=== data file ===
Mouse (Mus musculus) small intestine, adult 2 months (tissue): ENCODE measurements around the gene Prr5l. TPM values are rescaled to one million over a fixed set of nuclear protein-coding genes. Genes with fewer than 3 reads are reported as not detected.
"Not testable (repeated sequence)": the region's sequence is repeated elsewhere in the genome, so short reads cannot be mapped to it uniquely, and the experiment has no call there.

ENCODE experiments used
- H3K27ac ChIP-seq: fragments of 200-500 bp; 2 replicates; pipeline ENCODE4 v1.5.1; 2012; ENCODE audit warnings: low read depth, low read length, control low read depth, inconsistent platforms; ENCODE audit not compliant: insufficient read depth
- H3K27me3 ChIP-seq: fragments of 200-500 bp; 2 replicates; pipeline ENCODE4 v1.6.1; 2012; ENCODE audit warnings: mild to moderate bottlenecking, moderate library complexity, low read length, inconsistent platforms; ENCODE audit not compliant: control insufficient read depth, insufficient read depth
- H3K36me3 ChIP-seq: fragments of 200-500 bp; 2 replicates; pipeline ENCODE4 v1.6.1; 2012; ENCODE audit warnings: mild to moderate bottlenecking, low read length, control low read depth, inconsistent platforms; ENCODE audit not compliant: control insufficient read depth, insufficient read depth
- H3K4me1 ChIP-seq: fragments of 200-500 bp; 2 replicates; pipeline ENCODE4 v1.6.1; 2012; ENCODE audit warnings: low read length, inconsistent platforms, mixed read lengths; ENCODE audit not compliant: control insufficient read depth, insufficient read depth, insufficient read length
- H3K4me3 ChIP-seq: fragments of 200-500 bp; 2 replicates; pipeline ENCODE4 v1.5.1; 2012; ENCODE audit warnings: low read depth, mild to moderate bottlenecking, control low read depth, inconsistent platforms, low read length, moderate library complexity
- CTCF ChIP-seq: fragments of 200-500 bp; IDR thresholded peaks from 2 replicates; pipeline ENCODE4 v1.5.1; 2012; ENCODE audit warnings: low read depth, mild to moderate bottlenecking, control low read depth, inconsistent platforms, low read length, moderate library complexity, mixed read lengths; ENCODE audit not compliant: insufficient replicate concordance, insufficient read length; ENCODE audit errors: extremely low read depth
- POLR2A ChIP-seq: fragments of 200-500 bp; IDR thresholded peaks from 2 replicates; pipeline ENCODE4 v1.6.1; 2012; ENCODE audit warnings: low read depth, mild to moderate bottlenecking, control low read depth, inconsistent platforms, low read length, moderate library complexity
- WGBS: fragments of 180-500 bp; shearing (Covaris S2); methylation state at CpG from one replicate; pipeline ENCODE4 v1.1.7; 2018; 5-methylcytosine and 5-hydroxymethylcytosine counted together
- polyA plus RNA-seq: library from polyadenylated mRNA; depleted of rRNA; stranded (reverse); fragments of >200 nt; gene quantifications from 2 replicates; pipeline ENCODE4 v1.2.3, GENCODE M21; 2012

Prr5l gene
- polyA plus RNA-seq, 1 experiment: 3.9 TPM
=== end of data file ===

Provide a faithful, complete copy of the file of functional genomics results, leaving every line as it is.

Mouse (Mus musculus) small intestine, adult 2 months (tissue): ENCODE measurements around the gene Prr5l. TPM values are rescaled to one million over a fixed set of nuclear protein-coding genes. Genes with fewer than 3 reads are reported as not detected.
"Not testable (repeated sequence)": the region's sequence is repeated elsewhere in the genome, so short reads cannot be mapped to it uniquely, and the experiment has no call there.

ENCODE experiments used
- H3K27ac ChIP-seq: fragments of 200-500 bp; 2 replicates; pipeline ENCODE4 v1.5.1; 2012; ENCODE audit warnings: low read depth, low read length, control low read depth, inconsistent platforms; ENCODE audit not compliant: insufficient read depth
- H3K27me3 ChIP-seq: fragments of 200-500 bp; 2 replicates; pipeline ENCODE4 v1.6.1; 2012; ENCODE audit warnings: mild to moderate bottlenecking, moderate library complexity, low read length, inconsistent platforms; ENCODE audit not compliant: control insufficient read depth, insufficient read depth
- H3K36me3 ChIP-seq: fragments of 200-500 bp; 2 replicates; pipeline ENCODE4 v1.6.1; 2012; ENCODE audit warnings: mild to moderate bottlenecking, low read length, control low read depth, inconsistent platforms; ENCODE audit not compliant: control insufficient read depth, insufficient read depth
- H3K4me1 ChIP-seq: fragments of 200-500 bp; 2 replicates; pipeline ENCODE4 v1.6.1; 2012; ENCODE audit warnings: low read length, inconsistent platforms, mixed read lengths; ENCODE audit not compliant: control insufficient read depth, insufficient read depth, insufficient read length
- H3K4me3 ChIP-seq: fragments of 200-500 bp; 2 replicates; pipeline ENCODE4 v1.5.1; 2012; ENCODE audit warnings: low read depth, mild to moderate bottlenecking, control low read depth, inconsistent platforms, low read length, moderate library complexity
- CTCF ChIP-seq: fragments of 200-500 bp; IDR thresholded peaks from 2 replicates; pipeline ENCODE4 v1.5.1; 2012; ENCODE audit warnings: low read depth, mild to moderate bottlenecking, control low read depth, inconsistent platforms, low read length, moderate library complexity, mixed read lengths; ENCODE audit not compliant: insufficient replicate concordance, insufficient read length; ENCODE audit errors: extremely low read depth
- POLR2A ChIP-seq: fragments of 200-500 bp; IDR thresholded peaks from 2 replicates; pipeline ENCODE4 v1.6.1; 2012; ENCODE audit warnings: low read depth, mild to moderate bottlenecking, control low read depth, inconsistent platforms, low read length, moderate library complexity
- WGBS: fragments of 180-500 bp; shearing (Covaris S2); methylation state at CpG from one replicate; pipeline ENCODE4 v1.1.7; 2018; 5-methylcytosine and 5-hydroxymethylcytosine counted together
- polyA plus RNA-seq: library from polyadenylated mRNA; depleted of rRNA; stranded (reverse); fragments of >200 nt; gene quantifications from 2 replicates; pipeline ENCODE4 v1.2.3, GENCODE M21; 2012

Prr5l gene
- polyA plus RNA-seq, 1 experiment: 3.9 TPM